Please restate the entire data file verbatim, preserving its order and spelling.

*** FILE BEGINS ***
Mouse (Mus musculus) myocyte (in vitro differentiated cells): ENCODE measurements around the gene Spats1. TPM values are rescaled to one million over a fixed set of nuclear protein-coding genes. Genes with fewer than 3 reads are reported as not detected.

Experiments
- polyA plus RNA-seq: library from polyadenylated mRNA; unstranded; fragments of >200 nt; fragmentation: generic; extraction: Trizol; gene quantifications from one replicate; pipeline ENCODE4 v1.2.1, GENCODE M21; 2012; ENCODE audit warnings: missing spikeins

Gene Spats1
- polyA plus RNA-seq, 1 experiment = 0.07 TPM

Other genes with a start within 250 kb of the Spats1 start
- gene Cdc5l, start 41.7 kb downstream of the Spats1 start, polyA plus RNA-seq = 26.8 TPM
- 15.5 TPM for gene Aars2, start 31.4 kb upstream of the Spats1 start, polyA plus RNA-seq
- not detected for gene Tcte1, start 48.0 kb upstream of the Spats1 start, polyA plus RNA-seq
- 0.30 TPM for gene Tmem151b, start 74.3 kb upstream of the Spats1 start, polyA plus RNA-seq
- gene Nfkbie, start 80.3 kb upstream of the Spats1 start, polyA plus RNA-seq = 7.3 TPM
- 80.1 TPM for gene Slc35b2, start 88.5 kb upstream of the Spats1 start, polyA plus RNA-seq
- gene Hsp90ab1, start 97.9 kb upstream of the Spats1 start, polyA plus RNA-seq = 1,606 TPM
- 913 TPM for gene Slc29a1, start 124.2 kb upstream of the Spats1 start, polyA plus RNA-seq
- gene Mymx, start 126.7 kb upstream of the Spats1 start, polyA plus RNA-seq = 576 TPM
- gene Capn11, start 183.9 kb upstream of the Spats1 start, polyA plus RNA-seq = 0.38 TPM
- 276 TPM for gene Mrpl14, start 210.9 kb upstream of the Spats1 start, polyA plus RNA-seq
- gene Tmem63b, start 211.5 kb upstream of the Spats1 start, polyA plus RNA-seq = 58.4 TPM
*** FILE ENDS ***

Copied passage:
Mouse (Mus musculus) myocyte (in vitro differentiated cells): ENCODE measurements around the gene Spats1. TPM values are rescaled to one million over a fixed set of nuclear protein-coding genes. Genes with fewer than 3 reads are reported as not detected.

Experiments
- polyA plus RNA-seq: library from polyadenylated mRNA; unstranded; fragments of >200 nt; fragmentation: generic; extraction: Trizol; gene quantifications from one replicate; pipeline ENCODE4 v1.2.1, GENCODE M21; 2012; ENCODE audit warnings: missing spikeins

Gene Spats1
- polyA plus RNA-seq, 1 experiment = 0.07 TPM

Other genes with a start within 250 kb of the Spats1 start
- gene Cdc5l, start 41.7 kb downstream of the Spats1 start, polyA plus RNA-seq = 26.8 TPM
- 15.5 TPM for gene Aars2, start 31.4 kb upstream of the Spats1 start, polyA plus RNA-seq
- not detected for gene Tcte1, start 48.0 kb upstream of the Spats1 start, polyA plus RNA-seq
- 0.30 TPM for gene Tmem151b, start 74.3 kb upstream of the Spats1 start, polyA plus RNA-seq
- gene Nfkbie, start 80.3 kb upstream of the Spats1 start, polyA plus RNA-seq = 7.3 TPM
- 80.1 TPM for gene Slc35b2, start 88.5 kb upstream of the Spats1 start, polyA plus RNA-seq
- gene Hsp90ab1, start 97.9 kb upstream of the Spats1 start, polyA plus RNA-seq = 1,606 TPM
- 913 TPM for gene Slc29a1, start 124.2 kb upstream of the Spats1 start, polyA plus RNA-seq
- gene Mymx, start 126.7 kb upstream of the Spats1 start, polyA plus RNA-seq = 576 TPM
- gene Capn11, start 183.9 kb upstream of the Spats1 start, polyA plus RNA-seq = 0.38 TPM
- 276 TPM for gene Mrpl14, start 210.9 kb upstream of the Spats1 start, polyA plus RNA-seq
- gene Tmem63b, start 211.5 kb upstream of the Spats1 start, polyA plus RNA-seq = 58.4 TPM